Qy /Mgis .b tltrtmts ~ flillU tfl filg4: llllitlf Y{fiiC M T. . . .{tlgiM , 'Ffillll fif'IIIW . .,..

in hope. W R,.. forrc:ntholt bath aniethe to change theto alcer kinde: .foilc. force inward minde. No
ft~fr lhrou~he wotlde~

to ma'kc vs muche indurc:, D Insnauaile ,beuc,,dothclo1.bour voide of reftc: toilc and
.E 1 R. E

Jllorat.lih.r. lpift.:,
lltlflJ.Ir l•lrlmll IMr,.,.

The marchant man 1S caned with this lure, Tbrm1ghc fcot'Ching heate, to regions of the E:1fte:

,.,,.,, .. J.ilfl,

fo.t ilos I" fo.• t''

Oh tlurfi:c of goulde, what not~ but thou canft do: And make meus hartes for to con.fcnc therc.to.

The ttauailcr poorc, when.fhippe doth fuffcr wracke, Who hopes to f~;immc: vnto the wi!hcd lande, Dothe venture life, with Jardle on his backe, That if he fcape, the fame in fieede maye ftande. Thus, hope of life, <tnd loue vnto his goods, Houldcs vp his chinnc, w1th burthen in the floods. Z .z. Y trbrm~

~~~ . .
' .





Vet'bum emi.!Jum non efl reuocabile.

o lookcs , maye leapc : and [;1uc his {hinncs fwm. knockcs. ~aui licut in frnfu 'W 1 · maye trtlu~.• eIs fl attnnge firendes 11\J11 fi ndc.· 11.11 • lcuc>, na!u:uinlo10 tnes, cutior.e pr.zcip!ccs; He !aues the fteede that kccpes htm vnder lockes. Q.!!,t&'¥-'odlcutsco• ' · • · d fcicnriaconcipic, le- Who fpeakes wtth heede, maye bouldhe fpeake hlS tnlll e. UtN pronnusltn&u& B h h r. b fc 1 · · d tl prodlol. crc 1. Ho· . ut ee, w 01e tonge core us WJtte, o 1 runnc, :uil. ~. Ofte fpeakestofoone, and grecues when he bathe done. iloru.EpiQ.rl. A worde once {jpoke, 1t can retournc no more, · E:fimtlt••ff- "".., ,.,_.t·rJ. --'-· But flies awaic; and ofte thy bale doth brcede : Ei6vri!ccrt fubico A wife man then fettes hatche before the dore 6rpe <it<'Ctc, tamcn . ' . .' iltu~ •ulilu.fumpco And whtle he mawo · doth fiquare Ius fipeeche "\'\'Jth heede. •-..o ad cosua. d . J _d, . dum~:.mius,atque The bsr c m ban e, wee maye at wtl! re{h:unc, acr.,. ·t•us c!icct~. But bemgc fi owcn, wee ea11 1 bac ke lll vam~. · · · ctc.ros.oco~~·or. 1cr




creature thou? Oeca{i111 P,1wt. W On w~irling whecle declare why .dofie thou ftande? ~~~-:::=,.,..., .


Jft)l'ar;!a.; 1:!p.ar.

Why doefi thou houlde a rafor.in thy handc-~
Thllt mtn mt~it lm1we-l ,.,_,, tfln"it fide, Ana 'Yihtll 1 cornt, 1 11r•ies: ,., dt.u/e_

BtcaM{t, I

p,g Am 11jftJ 111, .,J fr~t.·



But .hercforc haft thou winges vppoi) thy fcetc ~ r_, fo'""t, h'"" Jighu I flit 'Yiith little y,;,Je. What mcaoodonge lockcs before? thiu {~~ehe • •tttt, tM4Jt h•lflJt •t frrfft, VPhtlltht] ~rc•fi•• ft•Jt. Thy head behinde :all bald<:, ·what tclles it- moret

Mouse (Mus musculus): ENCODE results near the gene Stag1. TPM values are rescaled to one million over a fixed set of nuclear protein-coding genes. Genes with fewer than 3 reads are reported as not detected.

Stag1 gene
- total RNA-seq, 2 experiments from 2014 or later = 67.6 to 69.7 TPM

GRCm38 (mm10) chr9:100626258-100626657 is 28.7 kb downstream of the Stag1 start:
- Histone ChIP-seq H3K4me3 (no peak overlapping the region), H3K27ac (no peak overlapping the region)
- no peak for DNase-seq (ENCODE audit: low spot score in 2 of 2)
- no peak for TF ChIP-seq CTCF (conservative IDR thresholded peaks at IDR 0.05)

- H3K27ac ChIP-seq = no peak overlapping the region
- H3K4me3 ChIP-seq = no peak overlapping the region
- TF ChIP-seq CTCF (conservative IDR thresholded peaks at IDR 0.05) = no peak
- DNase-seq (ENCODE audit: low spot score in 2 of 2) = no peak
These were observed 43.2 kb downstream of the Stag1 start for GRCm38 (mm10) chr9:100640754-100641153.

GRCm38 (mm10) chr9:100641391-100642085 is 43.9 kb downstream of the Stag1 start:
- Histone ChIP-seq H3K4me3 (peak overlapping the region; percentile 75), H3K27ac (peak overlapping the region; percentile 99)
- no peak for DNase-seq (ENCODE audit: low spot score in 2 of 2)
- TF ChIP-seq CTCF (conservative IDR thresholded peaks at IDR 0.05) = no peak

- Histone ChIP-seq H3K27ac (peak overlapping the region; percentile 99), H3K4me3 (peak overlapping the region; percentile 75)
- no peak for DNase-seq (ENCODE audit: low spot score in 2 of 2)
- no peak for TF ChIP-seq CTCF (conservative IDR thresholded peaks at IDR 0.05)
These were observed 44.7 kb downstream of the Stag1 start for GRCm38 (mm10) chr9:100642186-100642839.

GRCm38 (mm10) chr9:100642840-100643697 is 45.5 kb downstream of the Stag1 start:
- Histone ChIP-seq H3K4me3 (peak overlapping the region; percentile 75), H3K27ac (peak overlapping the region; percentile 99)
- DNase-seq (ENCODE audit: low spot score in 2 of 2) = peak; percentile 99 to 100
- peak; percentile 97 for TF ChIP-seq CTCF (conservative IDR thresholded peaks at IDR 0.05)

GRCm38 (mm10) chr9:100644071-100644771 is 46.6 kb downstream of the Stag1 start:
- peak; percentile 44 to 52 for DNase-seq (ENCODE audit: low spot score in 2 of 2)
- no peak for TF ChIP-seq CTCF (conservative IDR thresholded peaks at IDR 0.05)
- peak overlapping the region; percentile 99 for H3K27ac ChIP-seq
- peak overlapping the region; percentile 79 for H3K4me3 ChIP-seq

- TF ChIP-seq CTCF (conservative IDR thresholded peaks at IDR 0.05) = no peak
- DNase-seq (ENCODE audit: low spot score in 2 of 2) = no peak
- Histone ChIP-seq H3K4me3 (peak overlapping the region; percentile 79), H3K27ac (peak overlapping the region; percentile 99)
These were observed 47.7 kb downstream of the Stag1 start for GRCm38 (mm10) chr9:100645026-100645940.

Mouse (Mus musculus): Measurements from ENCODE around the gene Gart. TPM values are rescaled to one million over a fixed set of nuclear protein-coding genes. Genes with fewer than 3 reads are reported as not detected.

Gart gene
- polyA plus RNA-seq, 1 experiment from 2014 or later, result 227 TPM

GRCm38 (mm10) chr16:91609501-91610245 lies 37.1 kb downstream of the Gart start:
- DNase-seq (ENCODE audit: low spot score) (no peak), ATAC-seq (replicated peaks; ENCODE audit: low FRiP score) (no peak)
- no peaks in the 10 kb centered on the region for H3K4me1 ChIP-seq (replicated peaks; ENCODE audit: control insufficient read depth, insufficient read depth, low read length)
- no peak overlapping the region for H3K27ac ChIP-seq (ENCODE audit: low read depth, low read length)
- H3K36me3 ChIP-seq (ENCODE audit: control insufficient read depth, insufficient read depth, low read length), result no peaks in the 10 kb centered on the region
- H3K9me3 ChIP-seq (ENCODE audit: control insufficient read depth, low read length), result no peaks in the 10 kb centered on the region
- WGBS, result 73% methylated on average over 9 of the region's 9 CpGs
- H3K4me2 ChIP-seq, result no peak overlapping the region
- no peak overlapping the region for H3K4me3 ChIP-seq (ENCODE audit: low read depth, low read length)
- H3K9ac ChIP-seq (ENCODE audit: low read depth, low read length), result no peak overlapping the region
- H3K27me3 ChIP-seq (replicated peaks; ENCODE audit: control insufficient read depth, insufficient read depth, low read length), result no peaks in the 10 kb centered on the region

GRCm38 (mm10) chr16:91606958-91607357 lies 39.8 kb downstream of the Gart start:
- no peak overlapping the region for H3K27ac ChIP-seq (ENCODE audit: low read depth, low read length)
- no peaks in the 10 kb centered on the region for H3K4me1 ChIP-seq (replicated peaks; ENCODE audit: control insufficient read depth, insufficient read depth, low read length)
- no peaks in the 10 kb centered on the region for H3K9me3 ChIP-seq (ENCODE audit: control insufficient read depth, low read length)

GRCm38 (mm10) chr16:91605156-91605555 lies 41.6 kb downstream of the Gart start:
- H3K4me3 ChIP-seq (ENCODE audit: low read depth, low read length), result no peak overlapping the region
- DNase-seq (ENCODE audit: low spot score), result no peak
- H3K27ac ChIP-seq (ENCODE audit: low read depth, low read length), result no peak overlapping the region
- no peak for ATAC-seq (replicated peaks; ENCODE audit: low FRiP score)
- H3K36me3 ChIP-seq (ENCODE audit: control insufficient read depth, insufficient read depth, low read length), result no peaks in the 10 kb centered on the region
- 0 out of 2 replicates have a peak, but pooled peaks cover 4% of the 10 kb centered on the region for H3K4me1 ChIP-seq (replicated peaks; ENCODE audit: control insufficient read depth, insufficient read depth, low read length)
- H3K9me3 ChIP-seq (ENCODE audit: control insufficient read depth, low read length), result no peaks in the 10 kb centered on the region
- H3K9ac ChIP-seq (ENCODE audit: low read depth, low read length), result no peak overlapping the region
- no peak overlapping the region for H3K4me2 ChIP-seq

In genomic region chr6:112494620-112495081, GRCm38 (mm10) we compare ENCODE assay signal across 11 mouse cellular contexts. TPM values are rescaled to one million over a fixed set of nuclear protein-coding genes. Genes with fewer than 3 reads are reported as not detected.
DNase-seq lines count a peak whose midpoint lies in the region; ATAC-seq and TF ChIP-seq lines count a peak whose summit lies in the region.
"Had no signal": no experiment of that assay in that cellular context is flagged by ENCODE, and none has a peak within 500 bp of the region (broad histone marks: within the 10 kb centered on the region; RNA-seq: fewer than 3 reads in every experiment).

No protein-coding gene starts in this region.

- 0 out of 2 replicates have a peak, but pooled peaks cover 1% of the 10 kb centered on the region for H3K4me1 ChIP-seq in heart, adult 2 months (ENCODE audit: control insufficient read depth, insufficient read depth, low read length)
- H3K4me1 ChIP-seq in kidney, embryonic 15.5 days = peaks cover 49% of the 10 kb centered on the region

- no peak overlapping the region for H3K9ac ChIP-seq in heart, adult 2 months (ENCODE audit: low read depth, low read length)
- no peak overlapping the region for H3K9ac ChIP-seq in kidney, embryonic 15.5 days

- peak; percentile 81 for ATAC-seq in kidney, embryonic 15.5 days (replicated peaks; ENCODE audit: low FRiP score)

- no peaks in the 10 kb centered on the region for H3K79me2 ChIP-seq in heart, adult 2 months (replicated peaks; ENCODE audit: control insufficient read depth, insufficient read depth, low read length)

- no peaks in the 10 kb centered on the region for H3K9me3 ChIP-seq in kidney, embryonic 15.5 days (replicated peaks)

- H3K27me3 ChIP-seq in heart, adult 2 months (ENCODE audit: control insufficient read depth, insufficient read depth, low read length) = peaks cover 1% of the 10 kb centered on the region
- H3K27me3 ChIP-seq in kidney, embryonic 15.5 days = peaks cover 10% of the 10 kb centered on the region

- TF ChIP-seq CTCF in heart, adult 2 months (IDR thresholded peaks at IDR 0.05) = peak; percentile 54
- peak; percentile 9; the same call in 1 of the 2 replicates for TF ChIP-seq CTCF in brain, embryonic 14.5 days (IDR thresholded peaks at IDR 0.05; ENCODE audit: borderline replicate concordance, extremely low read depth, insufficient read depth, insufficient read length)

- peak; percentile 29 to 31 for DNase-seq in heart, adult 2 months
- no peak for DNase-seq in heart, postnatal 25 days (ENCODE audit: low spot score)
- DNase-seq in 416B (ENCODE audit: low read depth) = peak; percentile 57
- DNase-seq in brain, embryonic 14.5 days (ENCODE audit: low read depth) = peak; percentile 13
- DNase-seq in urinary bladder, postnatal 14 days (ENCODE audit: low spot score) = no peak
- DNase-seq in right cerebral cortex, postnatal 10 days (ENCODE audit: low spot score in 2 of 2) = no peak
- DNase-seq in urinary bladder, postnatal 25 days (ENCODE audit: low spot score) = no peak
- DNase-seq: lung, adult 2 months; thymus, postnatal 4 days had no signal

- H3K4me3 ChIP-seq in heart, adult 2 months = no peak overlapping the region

Th•tnlllt fb111ltJt h1t~ltlt, th•tltt "'' Pipfl ~efiTt.

'\Yhy·doefi.thou fiande within an open place~ Th4t 1 rn•1t VPArnt 1111 pt1pk nllltJ fi•Je, B11t•t the ftrHt. lccafiD• ·t•.irniiTt~ct, And 'Yiht11 {htt c.mu, '' mttlt htr !J7 the "wAJt. LJfiP/"14 fo did thiNkt it 11tH 111 i1tt, W hi did tlt•ifo 111ine i•Atf, M p• foe.

Z ;


o..,,. 1/lllctl .,..,, for,_, PfJi -.&iJ ,. ., , P.Jiwit. tr Ta&m,

P.tllldius Souna..





Sir Prt{trpi••


,.,.;.. 11incl1 011111i1 ~ .~..,,, i•rbf111 'l'll]pb,_ ..





7'"" (t fliJil ..,.... -,,,.;, vi»cit .,.,•


villfit _ , , NtpiMIII ·~


tr .A.:cirt.l, ·.

ewrni~t ~a. blur.

s.J,,;,t:r Scifi• Vtili, n;,• .-rrfo,. .if,
.,..,. tliJUII #ilfttr.

OmniA vitwb-


0,.,;. ,;,,;, .,,, ,~. tr r.,,.,•• t?

ERl, na.k,:-~Jooc doth lit, with fmilings: cheare, No bende~ bowe, nac quiuer ho doth bear~ One hande, a6fhe! tae orher houldes·a flciwen Of S.el\ • and r.ande.., .to iliewc that he.bath pE>ftr.





~·•.. iu,:.Cil-.

and p;t.weJr · To hares, fhee fwifte"es gauc: to fi~t,· finRes alftgdde'~ To birdcs, theirWibges : fo no defence was ldte for woman kiade. Bau , ro fupplie that wanre, ihee gaue her fuche a face : Wllkh-makes the boulde~ tlu:&rce,tbcfwific,_to lloopc.~.nd plQI8e fo1· grace.

creatures firfteweare form•J. they had natures . W . The bulles , rhdr homes: th'e horfes. hoofesby~ liaos,laW'est : tcetb
J:1! lf.





~me Alit me extinguit.





·~ vaN as the waxe dothe feedc, arid quenche th" ·aame, So, loue giues life ;-and loue, d ifpaire doth giue: The go4lie loue, c!Qth louers croune with fame : The wicked loue, in ilia~ dothe make rhem liue. Then leaue to loue, or loue as rcafon will, For, .Jou~rs lewde doe \'aioli~ 'languifhe ltill.


Scri6it in tnArmore ~[111.

marble·hardc alwayeg I Bicau(e, wee frill willharmes the fame graue,


in minde : In duA:e wee write the henifiues wee haue, Where they are foone defacrd with rhe wmde. So, wronges wee houlde, and ncucr will lorgiue. And foone forger, that fiiU with-vs ilio~,aldc liue.


Ntc ft!Ji ~ nee· Jtni


Yet ·thew'd his faag~, and offied for .to ftie V.ppon the oxe , \\:00 hungred for .to eate, And there tluougbe fpitc,did kcepe the 9xc frOm.foode: V.ntill for wante, hee f:1ynted as hce.fioodc. .
~... an.• .~~.

s , did in the A ' Who rather cfieru'currethen made the ha.ye,liC, d?
N A 1. L 1 N 1·





!",:;!~~~~~~ Who. ham inowgbe, yet vfc thercof·dOth lacke~
w.h. Jl...

The couctous mao enuious, here behoulde,

And cloth enuic his necdie neighbour, fhoulde But get a groare, if he couldc houlde it bac.lce? Who , thoughe they doe poffcife the diu ill., and all? Y~ oue they like the dogge , in oxes fiall ~